Oil's Price
October Brent crude on the ICE Futures Europe exchange traded down 36 cents, or 0.3%, to $108.26 a barrel. The contract fell as low as $105.15 a barrel earlier in the day after initial reports that Libyan rebels had captured most of Tripoli. REUTERS/Carlos Garcia Rawlins

Brent crude steadied around $110 a barrel Thursday, boosted by reduced U.S. crude stocks and positive manufacturing data but countered by economic growth uncertainties.

A speech on Friday by Federal Reserve Chairman Ben Bernanke looks set to be the main event of the week for all markets, as investors wait to see if he will talk about more stimulus for the faltering U.S. economy.

U.S. crude stockpiles fell 2.21 million barrels to 351.77 million barrels last week, data from the Energy Information Administration showed, against a forecast for an 800,000 barrel build.

At 12:59 a.m. EDT, Brent crude was up 2 cents at $110.17 a barrel, while U.S. crude was down 11 cents to $85.05 a barrel.

The WTI-Brent crude spread was slightly above $25.00

The market had expected crude stocks to build but the report showed a drop in stocks, Singapore-based Victor Shum of energy consulting firm Purvin & Gertz told Reuters.

That surprised the market, even though, directionally the results from the DOE for crude were consistent with the earlier API report.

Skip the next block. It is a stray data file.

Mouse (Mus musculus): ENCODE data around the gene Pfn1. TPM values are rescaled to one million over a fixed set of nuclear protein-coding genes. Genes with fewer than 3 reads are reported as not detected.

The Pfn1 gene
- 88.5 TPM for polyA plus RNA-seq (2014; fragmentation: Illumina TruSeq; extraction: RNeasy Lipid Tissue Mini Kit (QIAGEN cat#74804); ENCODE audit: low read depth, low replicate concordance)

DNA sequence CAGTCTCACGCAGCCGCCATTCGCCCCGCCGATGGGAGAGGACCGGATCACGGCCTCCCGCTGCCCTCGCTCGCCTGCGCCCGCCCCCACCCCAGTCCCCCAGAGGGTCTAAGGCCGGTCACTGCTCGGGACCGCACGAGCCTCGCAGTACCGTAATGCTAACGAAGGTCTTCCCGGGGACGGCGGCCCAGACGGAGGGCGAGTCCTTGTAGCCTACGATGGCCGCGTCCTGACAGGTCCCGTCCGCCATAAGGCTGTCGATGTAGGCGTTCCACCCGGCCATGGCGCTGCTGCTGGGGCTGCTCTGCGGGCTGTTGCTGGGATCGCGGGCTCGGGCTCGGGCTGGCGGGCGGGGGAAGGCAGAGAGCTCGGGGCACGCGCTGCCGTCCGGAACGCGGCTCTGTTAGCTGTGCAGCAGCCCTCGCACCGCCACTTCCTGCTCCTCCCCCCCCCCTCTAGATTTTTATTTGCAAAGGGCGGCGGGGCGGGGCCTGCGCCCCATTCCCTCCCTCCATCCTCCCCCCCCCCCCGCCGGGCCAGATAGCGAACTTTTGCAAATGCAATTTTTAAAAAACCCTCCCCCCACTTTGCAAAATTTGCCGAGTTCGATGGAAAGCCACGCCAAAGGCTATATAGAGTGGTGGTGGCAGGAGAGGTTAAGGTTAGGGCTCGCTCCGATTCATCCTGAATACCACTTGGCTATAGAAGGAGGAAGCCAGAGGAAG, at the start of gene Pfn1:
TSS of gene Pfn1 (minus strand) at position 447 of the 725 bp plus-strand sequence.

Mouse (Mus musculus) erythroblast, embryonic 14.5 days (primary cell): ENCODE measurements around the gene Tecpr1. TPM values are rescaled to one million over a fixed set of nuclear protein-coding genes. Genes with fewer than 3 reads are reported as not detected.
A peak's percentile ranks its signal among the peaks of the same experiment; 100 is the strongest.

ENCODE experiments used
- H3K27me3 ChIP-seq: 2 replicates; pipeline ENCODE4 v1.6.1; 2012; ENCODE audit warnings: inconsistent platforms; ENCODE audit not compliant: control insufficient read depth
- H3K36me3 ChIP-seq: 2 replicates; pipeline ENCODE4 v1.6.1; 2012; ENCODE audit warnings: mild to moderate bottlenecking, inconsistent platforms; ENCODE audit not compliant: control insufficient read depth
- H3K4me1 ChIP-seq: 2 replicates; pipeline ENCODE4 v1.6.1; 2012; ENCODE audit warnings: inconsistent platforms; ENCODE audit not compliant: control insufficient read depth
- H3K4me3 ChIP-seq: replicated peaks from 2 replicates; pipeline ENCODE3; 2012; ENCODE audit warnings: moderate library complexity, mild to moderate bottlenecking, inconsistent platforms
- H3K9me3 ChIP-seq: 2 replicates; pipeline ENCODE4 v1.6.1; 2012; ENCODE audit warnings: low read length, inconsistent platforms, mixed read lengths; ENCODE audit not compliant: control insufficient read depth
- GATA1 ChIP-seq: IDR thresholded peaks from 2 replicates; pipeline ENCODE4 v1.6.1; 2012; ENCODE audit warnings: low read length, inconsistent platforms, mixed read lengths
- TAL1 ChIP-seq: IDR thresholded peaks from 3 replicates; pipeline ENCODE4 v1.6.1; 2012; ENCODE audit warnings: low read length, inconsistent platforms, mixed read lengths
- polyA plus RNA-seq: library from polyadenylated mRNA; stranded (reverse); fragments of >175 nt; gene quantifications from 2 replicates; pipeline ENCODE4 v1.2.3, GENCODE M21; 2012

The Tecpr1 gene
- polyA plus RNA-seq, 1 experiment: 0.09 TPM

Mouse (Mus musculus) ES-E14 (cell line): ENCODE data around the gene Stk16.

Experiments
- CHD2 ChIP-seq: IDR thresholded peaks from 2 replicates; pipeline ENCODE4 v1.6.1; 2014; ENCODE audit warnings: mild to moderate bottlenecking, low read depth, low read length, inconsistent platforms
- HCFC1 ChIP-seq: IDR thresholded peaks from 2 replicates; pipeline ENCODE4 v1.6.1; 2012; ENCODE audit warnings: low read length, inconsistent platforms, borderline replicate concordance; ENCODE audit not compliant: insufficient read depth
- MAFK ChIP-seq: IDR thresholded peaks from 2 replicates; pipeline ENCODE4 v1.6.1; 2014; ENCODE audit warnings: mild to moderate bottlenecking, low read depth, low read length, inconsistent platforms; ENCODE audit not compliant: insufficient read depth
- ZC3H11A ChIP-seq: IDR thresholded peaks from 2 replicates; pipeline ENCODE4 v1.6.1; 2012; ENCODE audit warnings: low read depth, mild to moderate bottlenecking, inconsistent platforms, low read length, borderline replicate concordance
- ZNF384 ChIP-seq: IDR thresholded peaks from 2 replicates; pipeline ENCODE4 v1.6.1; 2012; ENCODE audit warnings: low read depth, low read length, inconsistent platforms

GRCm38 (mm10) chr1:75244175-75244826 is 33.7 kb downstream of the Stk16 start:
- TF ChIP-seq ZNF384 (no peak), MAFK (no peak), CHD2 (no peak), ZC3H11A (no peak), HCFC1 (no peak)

Positive U.S. economic data in the form of a 4 percent jump in durable goods orders in July bolstered sentiment. The rise was double economists' expectations.

Durable goods are for items from toasters to aircraft meant to last three years or more.

We like the economic news and EIA weekly data received recently and think that they suggest that the second half economic rebound may still be a possibility, said MF Global in its daily report.

Reuters' market analyst for commodities and energy technicals Wang Tao said that U.S. oil is technically neutral in a range of $84.55-$86.39 per barrel.


Investors' confidence that Bernanke will use his Jackson Hole, Wyo., speech to talk about further stimulus seemed to be wavering.

There was some earlier euphoria about Bernanke announcing some quantitative easing measures, but in my opinion that is more wishful thinking, said Shum.

Bernanke will likely say something supportive, but likely there won't be much clarity on it.

The oil market also continues to be buffeted by developments in North Africa and the Middle East.

European Union governments are likely to adopt an embargo against imports of Syrian oil by the end of next week, as they move to ratchet up pressure on President Bashar al-Assad, EU diplomats said on Wednesday.

The EU already has sanctions against dozens of Syrian officials and several state entities but it has taken incremental steps in broadening its measures, with some states concerned about risking commercial interests in Syria.

The situation in Libya remains tense, with Moammar Gadhafi nowhere to be found.

What will be critical for oil markets is how quickly the country's production can return to pre-conflict levels of around 1.6 million barrels per day.

Rebel authorities on Wednesday called on oil workers to return to the Ras Lanuf and Brega oil terminals in the east of the country, which they gained control of earlier this week.

(Reporting by Seng Li Peng; Editing by Himani Sarkar)